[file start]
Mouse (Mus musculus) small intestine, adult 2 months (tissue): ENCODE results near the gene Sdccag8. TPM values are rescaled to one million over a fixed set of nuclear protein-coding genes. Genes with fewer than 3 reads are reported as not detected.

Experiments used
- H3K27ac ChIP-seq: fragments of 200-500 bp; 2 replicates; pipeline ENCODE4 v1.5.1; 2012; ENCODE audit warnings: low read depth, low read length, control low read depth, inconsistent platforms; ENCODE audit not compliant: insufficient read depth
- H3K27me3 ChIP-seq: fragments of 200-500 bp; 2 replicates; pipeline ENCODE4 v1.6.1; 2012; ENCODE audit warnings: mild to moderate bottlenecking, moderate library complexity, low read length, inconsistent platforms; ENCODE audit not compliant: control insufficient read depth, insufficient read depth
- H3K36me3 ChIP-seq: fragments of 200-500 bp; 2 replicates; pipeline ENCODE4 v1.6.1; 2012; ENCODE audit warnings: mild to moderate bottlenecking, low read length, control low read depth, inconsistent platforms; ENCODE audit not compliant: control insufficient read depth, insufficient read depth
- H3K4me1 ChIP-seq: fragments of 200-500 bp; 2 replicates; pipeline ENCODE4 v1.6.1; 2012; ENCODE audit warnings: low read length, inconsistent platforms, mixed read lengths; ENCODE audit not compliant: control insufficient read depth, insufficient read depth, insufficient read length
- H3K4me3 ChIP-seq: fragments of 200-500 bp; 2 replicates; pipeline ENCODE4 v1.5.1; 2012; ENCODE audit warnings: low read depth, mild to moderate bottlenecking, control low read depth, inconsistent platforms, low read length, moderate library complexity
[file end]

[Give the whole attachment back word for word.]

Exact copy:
Mouse (Mus musculus) small intestine, adult 2 months (tissue): ENCODE results near the gene Sdccag8. TPM values are rescaled to one million over a fixed set of nuclear protein-coding genes. Genes with fewer than 3 reads are reported as not detected.

Experiments used
- H3K27ac ChIP-seq: fragments of 200-500 bp; 2 replicates; pipeline ENCODE4 v1.5.1; 2012; ENCODE audit warnings: low read depth, low read length, control low read depth, inconsistent platforms; ENCODE audit not compliant: insufficient read depth
- H3K27me3 ChIP-seq: fragments of 200-500 bp; 2 replicates; pipeline ENCODE4 v1.6.1; 2012; ENCODE audit warnings: mild to moderate bottlenecking, moderate library complexity, low read length, inconsistent platforms; ENCODE audit not compliant: control insufficient read depth, insufficient read depth
- H3K36me3 ChIP-seq: fragments of 200-500 bp; 2 replicates; pipeline ENCODE4 v1.6.1; 2012; ENCODE audit warnings: mild to moderate bottlenecking, low read length, control low read depth, inconsistent platforms; ENCODE audit not compliant: control insufficient read depth, insufficient read depth
- H3K4me1 ChIP-seq: fragments of 200-500 bp; 2 replicates; pipeline ENCODE4 v1.6.1; 2012; ENCODE audit warnings: low read length, inconsistent platforms, mixed read lengths; ENCODE audit not compliant: control insufficient read depth, insufficient read depth, insufficient read length
- H3K4me3 ChIP-seq: fragments of 200-500 bp; 2 replicates; pipeline ENCODE4 v1.5.1; 2012; ENCODE audit warnings: low read depth, mild to moderate bottlenecking, control low read depth, inconsistent platforms, low read length, moderate library complexity